Doctor’s Tip: Concerns about the ketogenic diet |

Doctor’s Tip: Concerns about the ketogenic diet

Dr. Greg Feinsinger
Doctor’s Tip

Diet fads come and go. The ketogenic diet is an extremely low carb, high fat diet that has been used since the 1920s to treat children with drug-resistant epilepsy. However, it’s currently being touted for weight loss by celebrities such as Halle Berry, Kim Kardashian and Melissa McCarthy.

When carbohydrate intake is limited, the level of glucose — normally the body’s main source of energy — falls, forcing the body to burn fat and to a lesser extent protein for energy. This results in compounds called ketones (such as acetone), which can be used for energy by the body. The end result is a metabolic state called ketosis, which also occurs in starvation, uncontrolled diabetes and alcoholism.

People do lose weight on this diet, but most studies show that weight loss is not significantly greater after a year than with other diets. Diabetics on this diet have an improvement in blood sugars and A1C (a blood marker indicating the average blood sugar over the previous three months). However, there are no long-term studies showing lasting benefits from the keto diet, and there are concerns about adverse health effects. Following are some of the concerns:

• People on this diet tend to have fatigue, bad breath, bloating, constipation, dizziness, sleep problems, and generally just don’t feel well (sometimes referred to as the “keto flu”).

• The keto diet lacks fiber, because fiber-rich food such as whole grains, legumes and many fruits and vegetables are forbidden. Lack of fiber is the reason constipation occurs, and fiber plays a role in many other aspects of optimal human health.

• Bad cholesterol (LDL) levels rise on the keto diet, due to the high intake of saturated fat.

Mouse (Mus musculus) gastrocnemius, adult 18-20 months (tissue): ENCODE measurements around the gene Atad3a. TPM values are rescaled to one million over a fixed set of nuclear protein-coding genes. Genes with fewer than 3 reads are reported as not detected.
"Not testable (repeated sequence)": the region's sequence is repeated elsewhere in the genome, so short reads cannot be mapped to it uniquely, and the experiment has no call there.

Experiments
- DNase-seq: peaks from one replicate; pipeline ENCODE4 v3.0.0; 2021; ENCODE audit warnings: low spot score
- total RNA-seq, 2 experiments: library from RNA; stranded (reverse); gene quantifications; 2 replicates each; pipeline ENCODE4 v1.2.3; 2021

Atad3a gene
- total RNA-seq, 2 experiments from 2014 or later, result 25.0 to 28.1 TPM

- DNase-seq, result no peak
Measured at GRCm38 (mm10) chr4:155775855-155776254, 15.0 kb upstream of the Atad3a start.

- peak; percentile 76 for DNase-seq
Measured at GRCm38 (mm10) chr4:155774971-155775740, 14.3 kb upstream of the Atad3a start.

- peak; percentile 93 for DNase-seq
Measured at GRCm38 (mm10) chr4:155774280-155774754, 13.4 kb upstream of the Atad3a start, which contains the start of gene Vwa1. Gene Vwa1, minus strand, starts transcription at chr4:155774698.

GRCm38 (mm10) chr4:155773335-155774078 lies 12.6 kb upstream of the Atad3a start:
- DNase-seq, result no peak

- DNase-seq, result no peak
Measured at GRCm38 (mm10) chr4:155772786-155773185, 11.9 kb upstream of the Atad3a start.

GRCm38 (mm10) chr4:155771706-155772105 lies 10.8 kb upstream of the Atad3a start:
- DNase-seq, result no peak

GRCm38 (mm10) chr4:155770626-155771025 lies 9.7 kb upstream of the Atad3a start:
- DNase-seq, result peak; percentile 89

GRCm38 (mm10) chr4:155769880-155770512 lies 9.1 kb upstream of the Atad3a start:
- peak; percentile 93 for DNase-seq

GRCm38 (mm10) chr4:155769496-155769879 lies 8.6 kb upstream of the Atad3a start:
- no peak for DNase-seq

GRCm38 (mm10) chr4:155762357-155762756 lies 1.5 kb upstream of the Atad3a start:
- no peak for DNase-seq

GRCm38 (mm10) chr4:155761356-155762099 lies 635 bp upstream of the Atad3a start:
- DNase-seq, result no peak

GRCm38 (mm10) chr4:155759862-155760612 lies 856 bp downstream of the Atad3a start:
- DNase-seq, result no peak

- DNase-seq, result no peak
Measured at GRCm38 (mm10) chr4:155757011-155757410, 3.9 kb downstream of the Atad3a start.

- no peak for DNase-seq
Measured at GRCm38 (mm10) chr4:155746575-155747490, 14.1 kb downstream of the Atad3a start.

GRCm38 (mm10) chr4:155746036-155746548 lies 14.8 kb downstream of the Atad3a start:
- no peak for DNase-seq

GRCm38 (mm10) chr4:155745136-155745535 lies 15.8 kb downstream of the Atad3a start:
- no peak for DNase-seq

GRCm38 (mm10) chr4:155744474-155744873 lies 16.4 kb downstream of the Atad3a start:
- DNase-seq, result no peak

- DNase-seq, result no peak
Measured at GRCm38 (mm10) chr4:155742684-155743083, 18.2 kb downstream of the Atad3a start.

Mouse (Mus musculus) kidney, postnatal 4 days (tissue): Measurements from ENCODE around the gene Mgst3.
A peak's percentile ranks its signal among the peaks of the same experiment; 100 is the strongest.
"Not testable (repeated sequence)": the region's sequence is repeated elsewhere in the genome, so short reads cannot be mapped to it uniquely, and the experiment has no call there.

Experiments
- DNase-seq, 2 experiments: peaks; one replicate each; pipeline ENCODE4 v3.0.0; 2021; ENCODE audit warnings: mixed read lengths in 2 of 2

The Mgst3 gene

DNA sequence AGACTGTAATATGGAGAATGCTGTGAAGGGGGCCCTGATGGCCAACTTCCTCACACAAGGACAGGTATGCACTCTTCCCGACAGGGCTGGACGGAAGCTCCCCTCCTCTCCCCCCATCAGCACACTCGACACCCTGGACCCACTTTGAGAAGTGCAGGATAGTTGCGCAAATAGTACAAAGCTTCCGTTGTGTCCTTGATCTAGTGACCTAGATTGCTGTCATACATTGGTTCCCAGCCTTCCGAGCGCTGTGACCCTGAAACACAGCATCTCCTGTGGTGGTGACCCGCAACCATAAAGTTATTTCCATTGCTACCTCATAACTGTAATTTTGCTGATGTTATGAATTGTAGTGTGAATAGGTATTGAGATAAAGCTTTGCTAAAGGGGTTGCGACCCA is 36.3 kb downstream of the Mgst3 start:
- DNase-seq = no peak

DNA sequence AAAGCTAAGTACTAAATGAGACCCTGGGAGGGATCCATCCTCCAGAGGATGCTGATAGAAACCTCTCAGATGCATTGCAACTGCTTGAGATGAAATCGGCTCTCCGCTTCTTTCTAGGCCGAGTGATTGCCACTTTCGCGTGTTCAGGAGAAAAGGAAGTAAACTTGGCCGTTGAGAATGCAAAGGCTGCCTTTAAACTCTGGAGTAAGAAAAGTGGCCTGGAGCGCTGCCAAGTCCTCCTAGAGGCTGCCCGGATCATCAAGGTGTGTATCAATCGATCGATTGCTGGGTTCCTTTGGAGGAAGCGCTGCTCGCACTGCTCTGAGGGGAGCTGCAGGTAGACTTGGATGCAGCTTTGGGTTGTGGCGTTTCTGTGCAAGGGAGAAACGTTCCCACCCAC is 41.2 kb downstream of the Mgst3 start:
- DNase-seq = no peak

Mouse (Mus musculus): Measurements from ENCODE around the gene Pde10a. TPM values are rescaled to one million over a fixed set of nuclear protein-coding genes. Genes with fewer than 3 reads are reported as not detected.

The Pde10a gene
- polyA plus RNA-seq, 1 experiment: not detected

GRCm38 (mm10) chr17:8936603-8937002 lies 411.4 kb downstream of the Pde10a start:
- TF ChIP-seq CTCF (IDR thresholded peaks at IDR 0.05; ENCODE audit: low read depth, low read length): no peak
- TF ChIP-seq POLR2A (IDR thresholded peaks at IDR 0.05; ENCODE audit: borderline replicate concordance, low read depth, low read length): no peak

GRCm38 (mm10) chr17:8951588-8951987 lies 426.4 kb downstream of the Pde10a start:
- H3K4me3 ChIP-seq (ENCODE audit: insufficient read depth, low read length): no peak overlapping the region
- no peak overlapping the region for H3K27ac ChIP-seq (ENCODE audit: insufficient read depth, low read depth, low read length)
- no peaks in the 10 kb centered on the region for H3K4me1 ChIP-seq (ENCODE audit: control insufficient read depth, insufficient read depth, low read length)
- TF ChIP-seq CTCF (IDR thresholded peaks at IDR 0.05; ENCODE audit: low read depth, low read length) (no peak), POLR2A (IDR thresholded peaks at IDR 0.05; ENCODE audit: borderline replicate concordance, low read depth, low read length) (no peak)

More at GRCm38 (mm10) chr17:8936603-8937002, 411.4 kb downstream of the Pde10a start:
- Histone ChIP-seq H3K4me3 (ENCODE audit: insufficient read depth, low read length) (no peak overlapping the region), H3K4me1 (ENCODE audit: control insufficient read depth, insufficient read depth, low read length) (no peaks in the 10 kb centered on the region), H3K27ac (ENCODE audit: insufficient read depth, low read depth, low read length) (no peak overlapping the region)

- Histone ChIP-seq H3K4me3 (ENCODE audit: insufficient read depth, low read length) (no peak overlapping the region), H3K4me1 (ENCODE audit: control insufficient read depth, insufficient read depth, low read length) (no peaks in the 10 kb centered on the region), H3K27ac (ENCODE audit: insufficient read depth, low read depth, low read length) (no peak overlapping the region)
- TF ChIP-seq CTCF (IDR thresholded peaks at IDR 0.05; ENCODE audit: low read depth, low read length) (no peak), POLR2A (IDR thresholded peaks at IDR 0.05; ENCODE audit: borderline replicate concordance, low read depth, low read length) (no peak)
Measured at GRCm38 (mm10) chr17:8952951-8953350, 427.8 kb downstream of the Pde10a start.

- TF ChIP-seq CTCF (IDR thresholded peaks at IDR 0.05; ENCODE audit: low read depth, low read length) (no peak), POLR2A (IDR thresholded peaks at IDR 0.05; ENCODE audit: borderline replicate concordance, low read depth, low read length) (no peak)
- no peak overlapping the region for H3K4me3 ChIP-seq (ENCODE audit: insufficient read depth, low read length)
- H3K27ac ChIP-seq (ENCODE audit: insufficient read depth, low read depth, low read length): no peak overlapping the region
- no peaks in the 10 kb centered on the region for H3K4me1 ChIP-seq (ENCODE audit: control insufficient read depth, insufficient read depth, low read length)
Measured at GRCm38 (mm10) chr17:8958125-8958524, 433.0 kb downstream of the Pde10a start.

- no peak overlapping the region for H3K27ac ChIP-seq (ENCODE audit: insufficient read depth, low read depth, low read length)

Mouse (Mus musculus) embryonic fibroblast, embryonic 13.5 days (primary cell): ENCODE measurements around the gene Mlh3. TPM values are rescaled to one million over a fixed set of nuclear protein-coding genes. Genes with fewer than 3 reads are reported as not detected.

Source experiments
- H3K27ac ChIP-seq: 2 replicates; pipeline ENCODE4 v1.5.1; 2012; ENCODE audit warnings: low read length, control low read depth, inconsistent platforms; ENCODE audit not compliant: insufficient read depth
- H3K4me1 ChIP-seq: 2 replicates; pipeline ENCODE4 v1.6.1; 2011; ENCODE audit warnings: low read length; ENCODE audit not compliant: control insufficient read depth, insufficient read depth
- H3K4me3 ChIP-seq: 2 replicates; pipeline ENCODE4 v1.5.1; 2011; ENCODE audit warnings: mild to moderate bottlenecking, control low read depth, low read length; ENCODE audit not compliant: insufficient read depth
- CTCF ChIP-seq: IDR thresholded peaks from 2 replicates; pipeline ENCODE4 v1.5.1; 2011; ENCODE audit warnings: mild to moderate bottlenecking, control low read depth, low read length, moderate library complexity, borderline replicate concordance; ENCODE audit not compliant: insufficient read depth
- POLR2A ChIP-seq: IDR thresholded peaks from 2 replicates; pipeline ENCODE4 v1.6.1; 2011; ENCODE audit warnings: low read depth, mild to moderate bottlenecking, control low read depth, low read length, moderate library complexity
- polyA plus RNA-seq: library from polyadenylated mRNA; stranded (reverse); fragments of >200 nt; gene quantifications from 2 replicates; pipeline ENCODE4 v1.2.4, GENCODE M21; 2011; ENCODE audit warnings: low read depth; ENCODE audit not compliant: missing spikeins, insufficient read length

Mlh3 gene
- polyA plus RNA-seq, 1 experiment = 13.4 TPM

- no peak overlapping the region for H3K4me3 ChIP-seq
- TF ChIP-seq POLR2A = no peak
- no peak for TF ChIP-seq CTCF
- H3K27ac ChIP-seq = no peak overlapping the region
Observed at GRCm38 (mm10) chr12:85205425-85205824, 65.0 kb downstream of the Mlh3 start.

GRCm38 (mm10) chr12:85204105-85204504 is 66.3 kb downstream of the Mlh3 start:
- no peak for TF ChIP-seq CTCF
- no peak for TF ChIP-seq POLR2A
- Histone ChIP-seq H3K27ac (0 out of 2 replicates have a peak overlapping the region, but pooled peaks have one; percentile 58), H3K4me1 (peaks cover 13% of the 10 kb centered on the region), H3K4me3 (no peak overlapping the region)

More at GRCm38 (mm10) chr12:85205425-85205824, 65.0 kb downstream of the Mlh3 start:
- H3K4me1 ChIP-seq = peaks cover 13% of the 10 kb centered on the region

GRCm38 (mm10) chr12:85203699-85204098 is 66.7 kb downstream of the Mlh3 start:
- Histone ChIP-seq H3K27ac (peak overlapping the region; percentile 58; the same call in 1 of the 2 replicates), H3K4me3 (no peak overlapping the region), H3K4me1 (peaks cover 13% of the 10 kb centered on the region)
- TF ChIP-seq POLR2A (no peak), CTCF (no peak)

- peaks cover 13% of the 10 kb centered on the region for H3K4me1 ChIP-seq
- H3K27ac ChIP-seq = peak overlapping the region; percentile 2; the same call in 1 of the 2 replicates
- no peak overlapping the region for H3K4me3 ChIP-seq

• At least some of the initial impressive weight loss sometimes seen with the keto diet is due to water loss associated with the state of ketosis — and adequate water is important for optimal health.

• The keto diet is difficulty to maintain, because it basically eliminates a whole food group (carbs).

• The keto diet is low in health-promoting micronutrients, because whole grains, most fruits and many vegetables are eliminated.

The bottom line is that we should be careful about getting nutritional advice from celebrities. Humans did not evolve to eat an extremely low carb diet. There are much healthier ways to lose weight, with lifestyle changes supported by good science. The Paleo diet will be discussed in next week’s column, and the science behind a plant-based, whole food diet with no salt, sugar or added oil the following week.

Dr. Feinsinger, who retired from Glenwood Medical Associates after 42 years as a family physician, has a nonprofit Center For Prevention and Treatment of Disease Through Nutrition. He is available for free consultations about heart attack prevention and other medical issues. Call 970-379-5718 for an appointment. For questions about his columns, email him at

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